This week I visited the annual “Feria de la Miel de Llubí”; a festival celebrating all about honey with a wide variety of sales stalls locally produced honey and honey-based food and cosmetic products. There you will also find tips and all the materials you need to start raising your own bees.
Honey is as old as the story itself. Humans have eaten it, bathed in it, treated wounds, and traded with it since history was recorded. Bees are the primary pollinators in most ecosystems and play a crucial, though often overlooked, role in the food chain. Unfortunately, the number of bees is dropping rapidly due to habitat loss, climate change, invasive species and the use of pesticides and honey production in Spain have slowly declined over the past few years.
Honey comes in many forms: flowing, fixed, wild, farmed, raw, processed. It can be filtered simply to remove bits of wax and bees feet so the end product is perfectly clear. Monofloral, beehive types that pollinate a kind of plant, such as acacia, manuka, and sage, can charge high prices. Clear honey is often easier to use for cooking because it is easier to pour although it tends to crystallize over time; just put the pot in a jug of hot water for about a minute and it will return to its clear, liquid state. Crystallization does not alter the quality of the honey.
It’s easy to see why honey can brighten up so many dishes. You can use it as a sweetener to replace sugar in desserts, drinks, and baking. special affinity with dairy products like yogurt and cheese. In savory dishes, use honey as a delicious glaze for roast pork and root vegetables, or toss a little into the dressing for a delicious dressing.
Here in Mallorca, honey is traditionally served with local sobrasada on toast. I love honey with mustard. I think this is one of those great classic combinations and it’s perfect for the bunny or chicken plus of fresh thyme, rosemary or tarragon. I also love making this simple almond, honey and yogurt cake. It’s a perfect dessert with a big scoop of vanilla ice cream.
Almond, honey and yogurt cake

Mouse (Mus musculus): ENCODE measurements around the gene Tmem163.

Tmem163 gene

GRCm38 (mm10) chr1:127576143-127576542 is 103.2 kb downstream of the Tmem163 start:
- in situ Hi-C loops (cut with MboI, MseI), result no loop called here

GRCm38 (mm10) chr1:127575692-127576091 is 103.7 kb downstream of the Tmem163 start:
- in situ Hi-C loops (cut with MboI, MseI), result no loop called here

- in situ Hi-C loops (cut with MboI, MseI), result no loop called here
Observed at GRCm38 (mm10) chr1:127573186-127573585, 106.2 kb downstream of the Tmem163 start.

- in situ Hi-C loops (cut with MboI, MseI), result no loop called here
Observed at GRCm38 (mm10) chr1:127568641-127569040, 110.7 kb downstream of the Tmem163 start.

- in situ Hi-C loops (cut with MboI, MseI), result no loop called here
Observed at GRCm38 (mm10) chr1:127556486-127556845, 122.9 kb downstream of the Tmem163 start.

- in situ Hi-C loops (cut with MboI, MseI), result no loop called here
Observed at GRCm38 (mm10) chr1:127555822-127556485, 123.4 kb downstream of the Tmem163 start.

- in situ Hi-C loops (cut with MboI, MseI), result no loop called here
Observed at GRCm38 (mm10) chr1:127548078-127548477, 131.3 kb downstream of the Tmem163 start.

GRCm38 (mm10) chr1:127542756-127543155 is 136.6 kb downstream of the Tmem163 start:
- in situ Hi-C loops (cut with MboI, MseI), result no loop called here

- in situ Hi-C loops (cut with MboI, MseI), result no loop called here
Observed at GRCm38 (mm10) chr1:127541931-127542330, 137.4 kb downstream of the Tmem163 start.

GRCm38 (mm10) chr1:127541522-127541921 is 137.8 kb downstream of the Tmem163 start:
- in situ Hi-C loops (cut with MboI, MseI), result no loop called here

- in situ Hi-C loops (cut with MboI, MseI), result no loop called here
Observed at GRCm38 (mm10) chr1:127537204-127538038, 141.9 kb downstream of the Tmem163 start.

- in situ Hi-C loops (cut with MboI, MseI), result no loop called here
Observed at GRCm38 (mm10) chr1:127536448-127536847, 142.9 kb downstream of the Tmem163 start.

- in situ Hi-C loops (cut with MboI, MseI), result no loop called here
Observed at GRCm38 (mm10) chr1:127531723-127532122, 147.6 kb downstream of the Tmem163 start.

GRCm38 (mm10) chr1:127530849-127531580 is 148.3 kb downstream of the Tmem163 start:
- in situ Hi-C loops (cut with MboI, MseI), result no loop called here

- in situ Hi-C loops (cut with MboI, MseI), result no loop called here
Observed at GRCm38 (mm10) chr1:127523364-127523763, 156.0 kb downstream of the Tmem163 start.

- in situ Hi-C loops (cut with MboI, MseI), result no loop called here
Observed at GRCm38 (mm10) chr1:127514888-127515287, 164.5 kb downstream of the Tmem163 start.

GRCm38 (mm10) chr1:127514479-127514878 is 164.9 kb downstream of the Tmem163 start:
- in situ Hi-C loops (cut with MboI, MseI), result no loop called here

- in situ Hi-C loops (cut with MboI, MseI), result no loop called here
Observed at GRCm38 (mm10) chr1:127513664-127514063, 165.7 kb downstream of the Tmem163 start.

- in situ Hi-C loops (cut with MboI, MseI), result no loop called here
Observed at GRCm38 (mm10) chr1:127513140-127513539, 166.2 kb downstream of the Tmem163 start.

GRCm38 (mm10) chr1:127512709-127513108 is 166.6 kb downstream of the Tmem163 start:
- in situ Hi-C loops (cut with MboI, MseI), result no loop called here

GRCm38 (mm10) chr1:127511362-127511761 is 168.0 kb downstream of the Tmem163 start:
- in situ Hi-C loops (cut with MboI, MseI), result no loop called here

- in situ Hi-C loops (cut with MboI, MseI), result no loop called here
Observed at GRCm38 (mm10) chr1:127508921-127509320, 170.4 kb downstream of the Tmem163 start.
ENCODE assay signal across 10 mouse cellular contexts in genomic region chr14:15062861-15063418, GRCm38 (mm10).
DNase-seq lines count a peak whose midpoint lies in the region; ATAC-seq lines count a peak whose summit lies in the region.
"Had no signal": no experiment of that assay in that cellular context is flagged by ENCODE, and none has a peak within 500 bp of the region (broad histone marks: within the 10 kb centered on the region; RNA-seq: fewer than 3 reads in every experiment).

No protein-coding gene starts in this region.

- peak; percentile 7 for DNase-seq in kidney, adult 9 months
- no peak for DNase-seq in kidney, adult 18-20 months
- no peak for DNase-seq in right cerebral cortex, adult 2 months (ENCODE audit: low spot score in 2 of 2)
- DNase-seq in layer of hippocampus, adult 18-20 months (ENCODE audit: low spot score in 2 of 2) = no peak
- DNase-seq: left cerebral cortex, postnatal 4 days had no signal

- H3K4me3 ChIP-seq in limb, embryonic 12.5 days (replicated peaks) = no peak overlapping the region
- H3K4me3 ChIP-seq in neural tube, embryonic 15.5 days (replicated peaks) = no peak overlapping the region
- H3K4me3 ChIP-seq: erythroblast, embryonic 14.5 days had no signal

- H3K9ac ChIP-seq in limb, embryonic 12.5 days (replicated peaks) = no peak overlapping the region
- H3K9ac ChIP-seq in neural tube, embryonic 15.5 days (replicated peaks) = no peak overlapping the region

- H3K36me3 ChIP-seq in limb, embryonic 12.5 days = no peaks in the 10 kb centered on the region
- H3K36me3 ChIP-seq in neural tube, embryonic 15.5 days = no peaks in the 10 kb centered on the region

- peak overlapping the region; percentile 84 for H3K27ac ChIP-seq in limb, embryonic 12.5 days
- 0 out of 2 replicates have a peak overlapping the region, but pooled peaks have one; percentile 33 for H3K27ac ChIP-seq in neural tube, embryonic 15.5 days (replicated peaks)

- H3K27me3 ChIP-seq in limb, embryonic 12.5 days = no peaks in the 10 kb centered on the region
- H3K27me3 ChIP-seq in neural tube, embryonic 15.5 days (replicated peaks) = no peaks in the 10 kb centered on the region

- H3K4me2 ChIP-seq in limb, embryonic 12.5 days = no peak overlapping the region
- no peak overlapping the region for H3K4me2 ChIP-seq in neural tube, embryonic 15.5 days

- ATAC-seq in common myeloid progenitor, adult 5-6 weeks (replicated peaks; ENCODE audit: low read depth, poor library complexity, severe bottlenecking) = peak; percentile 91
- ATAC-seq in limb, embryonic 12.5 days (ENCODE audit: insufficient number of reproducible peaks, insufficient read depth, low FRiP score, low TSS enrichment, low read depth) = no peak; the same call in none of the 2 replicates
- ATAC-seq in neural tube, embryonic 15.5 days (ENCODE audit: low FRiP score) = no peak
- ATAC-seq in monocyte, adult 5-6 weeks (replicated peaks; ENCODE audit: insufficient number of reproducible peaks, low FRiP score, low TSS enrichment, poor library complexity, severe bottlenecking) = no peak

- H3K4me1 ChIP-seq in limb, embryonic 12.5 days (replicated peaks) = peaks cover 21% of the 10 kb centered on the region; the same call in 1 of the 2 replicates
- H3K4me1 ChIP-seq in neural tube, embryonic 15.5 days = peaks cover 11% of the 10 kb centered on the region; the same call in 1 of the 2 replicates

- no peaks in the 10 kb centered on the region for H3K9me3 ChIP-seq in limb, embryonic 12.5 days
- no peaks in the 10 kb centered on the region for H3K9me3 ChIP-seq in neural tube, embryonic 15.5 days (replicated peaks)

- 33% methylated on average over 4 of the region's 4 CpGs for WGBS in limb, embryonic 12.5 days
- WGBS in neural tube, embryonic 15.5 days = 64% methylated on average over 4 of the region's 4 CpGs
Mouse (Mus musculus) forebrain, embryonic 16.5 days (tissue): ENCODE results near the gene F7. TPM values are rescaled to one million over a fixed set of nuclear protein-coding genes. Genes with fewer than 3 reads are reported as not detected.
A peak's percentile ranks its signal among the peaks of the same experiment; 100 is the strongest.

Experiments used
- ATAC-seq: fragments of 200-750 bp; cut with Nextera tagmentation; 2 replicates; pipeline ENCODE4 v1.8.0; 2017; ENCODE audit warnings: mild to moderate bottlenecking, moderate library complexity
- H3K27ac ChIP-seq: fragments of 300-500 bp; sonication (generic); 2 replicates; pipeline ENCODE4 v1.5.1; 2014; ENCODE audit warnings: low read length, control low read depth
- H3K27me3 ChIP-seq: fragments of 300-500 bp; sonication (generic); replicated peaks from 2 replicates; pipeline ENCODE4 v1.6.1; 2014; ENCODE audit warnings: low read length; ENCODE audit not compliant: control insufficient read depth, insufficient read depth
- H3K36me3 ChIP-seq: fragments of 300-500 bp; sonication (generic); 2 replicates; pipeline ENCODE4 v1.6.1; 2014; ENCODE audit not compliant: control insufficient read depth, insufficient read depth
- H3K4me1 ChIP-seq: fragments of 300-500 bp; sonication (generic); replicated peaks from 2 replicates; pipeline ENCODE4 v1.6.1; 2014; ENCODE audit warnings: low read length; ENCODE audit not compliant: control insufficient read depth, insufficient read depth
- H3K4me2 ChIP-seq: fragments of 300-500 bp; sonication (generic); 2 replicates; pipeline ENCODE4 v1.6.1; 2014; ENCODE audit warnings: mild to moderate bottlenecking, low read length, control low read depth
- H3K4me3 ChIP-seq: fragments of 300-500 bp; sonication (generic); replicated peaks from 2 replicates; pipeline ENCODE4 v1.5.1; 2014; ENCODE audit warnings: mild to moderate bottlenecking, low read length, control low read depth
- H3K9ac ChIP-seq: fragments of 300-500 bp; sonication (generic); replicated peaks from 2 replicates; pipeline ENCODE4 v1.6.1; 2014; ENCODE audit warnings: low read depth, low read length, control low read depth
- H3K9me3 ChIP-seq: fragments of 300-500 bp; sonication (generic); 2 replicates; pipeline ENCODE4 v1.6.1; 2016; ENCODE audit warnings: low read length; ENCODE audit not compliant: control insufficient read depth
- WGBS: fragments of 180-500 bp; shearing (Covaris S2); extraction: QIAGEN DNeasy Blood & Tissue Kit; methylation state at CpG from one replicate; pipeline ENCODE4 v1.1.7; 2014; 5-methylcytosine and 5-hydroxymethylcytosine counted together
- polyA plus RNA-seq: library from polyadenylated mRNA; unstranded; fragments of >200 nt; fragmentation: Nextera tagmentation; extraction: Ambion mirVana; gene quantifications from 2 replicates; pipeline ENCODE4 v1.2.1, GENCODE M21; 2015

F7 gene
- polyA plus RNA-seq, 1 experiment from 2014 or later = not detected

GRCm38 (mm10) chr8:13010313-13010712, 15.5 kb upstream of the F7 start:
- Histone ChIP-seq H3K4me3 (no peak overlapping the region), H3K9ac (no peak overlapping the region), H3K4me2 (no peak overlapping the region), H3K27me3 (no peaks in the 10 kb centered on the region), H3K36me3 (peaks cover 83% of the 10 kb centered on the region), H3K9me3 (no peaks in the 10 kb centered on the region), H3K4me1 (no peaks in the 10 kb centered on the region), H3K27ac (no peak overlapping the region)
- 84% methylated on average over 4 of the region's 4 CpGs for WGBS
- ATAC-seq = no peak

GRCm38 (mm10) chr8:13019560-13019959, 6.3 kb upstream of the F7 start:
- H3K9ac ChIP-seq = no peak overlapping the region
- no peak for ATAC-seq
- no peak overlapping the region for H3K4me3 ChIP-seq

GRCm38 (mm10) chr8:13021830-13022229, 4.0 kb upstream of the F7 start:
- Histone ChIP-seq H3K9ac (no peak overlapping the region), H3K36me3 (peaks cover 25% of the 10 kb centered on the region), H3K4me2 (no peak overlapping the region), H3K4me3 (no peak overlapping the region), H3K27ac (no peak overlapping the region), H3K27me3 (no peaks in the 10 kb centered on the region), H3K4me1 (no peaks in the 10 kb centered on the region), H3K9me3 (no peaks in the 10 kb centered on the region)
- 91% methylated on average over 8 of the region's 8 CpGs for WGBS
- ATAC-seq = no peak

- 80g ground almonds
- 180g plain flour
- 2 oranges, zested and squeezed
- 180g sugar
- 120g of plain yogurt
- 3 organic or farm eggs
- 125 ml olive oil
- 1 tablespoon of clear honey
- 1½ teaspoon of baking powder
- A pinch of salt
1 heat the oven at 160 ° C rotating heat / thermostat 4. Line a 22cm cake mold with parchment paper.
2 stroke yogurt and sugar in a large bowl and beat one egg at a time.
3 Pour in olive oil, honey and orange juice, zest and mix well.
4 Sift the flour and baking powder in the bowl, add the ground almonds and a pinch of salt, then mix everything gently.
5 Pour in the prepared pan. Place in the oven and cook for 30 minutes.
banana, honey and ginger smoothie
For 2 people
- 2 bananas
- 1 teaspoon of freshly grated ginger
- 1 tablespoon of clear honey
- 400 ml plain Greek yogurt
- Juice of 1 orange
- Juice of 1 lime
1 In a blender, combine all the ingredients. Blend until smooth.
Honey Rabbit with mustard and honey
For 4 people
- 2 whole rabbits cut into large pieces
- 2 tablespoons of olive oil
- 250 g pancetta or bacon, cut into large cubes
- 1 large onion, peeled and thickly sliced
- 3 large carrots, peeled and roughly chopped
- 2 garlic cloves, crushed
- 2 bay leaves
- 1 sprig of fresh thyme
- 400 ml chicken broth
- 150 ml dry white wine
- 1 generous teaspoon of honey
- 200 ml double cream
- 3 tablespoons of grain mustard
- 2 tablespoons of fresh tarragon, chopped
- Sea salt and freshly ground black pepper
1 heat olive oil in a large, heavy-bottomed saucepan. Gently brown the bacon until lightly browned.
2 Add the pieces of rabbit, onions, carrots, garlic, bay leaf and thyme.
3 Cover with white wine and chicken broth and slowly bring to a boil.
4 Cover with a lid and cook over low heat for 30 minutes.
5 Delete cover and add mustard, cream and honey and boil for a few minutes until thick and shiny.
6 Add chopped tarragon, taste and season with salt and pepper. Use immediately.